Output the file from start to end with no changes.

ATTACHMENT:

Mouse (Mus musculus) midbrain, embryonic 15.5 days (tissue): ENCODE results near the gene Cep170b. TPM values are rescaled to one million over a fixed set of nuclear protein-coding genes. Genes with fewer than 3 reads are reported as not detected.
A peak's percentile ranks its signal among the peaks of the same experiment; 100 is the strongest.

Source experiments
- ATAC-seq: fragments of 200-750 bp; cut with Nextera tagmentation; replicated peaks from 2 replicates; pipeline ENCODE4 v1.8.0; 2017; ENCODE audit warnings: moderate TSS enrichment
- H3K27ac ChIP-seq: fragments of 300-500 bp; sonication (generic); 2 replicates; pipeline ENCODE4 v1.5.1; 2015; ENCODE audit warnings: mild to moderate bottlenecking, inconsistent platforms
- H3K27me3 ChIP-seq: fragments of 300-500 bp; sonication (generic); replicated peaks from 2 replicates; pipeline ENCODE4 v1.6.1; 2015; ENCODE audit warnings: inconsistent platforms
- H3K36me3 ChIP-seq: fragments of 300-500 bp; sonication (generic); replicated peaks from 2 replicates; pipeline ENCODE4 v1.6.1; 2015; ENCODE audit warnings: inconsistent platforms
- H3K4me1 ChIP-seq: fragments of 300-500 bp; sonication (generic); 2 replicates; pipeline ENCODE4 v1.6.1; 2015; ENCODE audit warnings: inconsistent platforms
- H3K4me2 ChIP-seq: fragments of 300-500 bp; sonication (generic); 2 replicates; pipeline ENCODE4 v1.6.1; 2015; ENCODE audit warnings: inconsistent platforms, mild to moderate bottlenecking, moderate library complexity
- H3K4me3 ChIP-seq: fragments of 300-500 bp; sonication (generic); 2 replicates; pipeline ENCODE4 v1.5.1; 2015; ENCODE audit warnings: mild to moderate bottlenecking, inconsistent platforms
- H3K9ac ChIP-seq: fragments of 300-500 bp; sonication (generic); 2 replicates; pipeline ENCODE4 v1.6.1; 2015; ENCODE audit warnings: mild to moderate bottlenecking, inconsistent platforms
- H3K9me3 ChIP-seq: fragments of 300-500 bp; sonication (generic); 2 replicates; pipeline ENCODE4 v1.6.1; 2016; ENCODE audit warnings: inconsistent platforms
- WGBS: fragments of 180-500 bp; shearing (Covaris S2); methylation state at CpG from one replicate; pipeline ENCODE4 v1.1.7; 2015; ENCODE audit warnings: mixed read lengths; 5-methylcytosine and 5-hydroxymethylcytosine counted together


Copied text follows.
Mouse (Mus musculus) midbrain, embryonic 15.5 days (tissue): ENCODE results near the gene Cep170b. TPM values are rescaled to one million over a fixed set of nuclear protein-coding genes. Genes with fewer than 3 reads are reported as not detected.
A peak's percentile ranks its signal among the peaks of the same experiment; 100 is the strongest.

Source experiments
- ATAC-seq: fragments of 200-750 bp; cut with Nextera tagmentation; replicated peaks from 2 replicates; pipeline ENCODE4 v1.8.0; 2017; ENCODE audit warnings: moderate TSS enrichment
- H3K27ac ChIP-seq: fragments of 300-500 bp; sonication (generic); 2 replicates; pipeline ENCODE4 v1.5.1; 2015; ENCODE audit warnings: mild to moderate bottlenecking, inconsistent platforms
- H3K27me3 ChIP-seq: fragments of 300-500 bp; sonication (generic); replicated peaks from 2 replicates; pipeline ENCODE4 v1.6.1; 2015; ENCODE audit warnings: inconsistent platforms
- H3K36me3 ChIP-seq: fragments of 300-500 bp; sonication (generic); replicated peaks from 2 replicates; pipeline ENCODE4 v1.6.1; 2015; ENCODE audit warnings: inconsistent platforms
- H3K4me1 ChIP-seq: fragments of 300-500 bp; sonication (generic); 2 replicates; pipeline ENCODE4 v1.6.1; 2015; ENCODE audit warnings: inconsistent platforms
- H3K4me2 ChIP-seq: fragments of 300-500 bp; sonication (generic); 2 replicates; pipeline ENCODE4 v1.6.1; 2015; ENCODE audit warnings: inconsistent platforms, mild to moderate bottlenecking, moderate library complexity
- H3K4me3 ChIP-seq: fragments of 300-500 bp; sonication (generic); 2 replicates; pipeline ENCODE4 v1.5.1; 2015; ENCODE audit warnings: mild to moderate bottlenecking, inconsistent platforms
- H3K9ac ChIP-seq: fragments of 300-500 bp; sonication (generic); 2 replicates; pipeline ENCODE4 v1.6.1; 2015; ENCODE audit warnings: mild to moderate bottlenecking, inconsistent platforms
- H3K9me3 ChIP-seq: fragments of 300-500 bp; sonication (generic); 2 replicates; pipeline ENCODE4 v1.6.1; 2016; ENCODE audit warnings: inconsistent platforms
- WGBS: fragments of 180-500 bp; shearing (Covaris S2); methylation state at CpG from one replicate; pipeline ENCODE4 v1.1.7; 2015; ENCODE audit warnings: mixed read lengths; 5-methylcytosine and 5-hydroxymethylcytosine counted together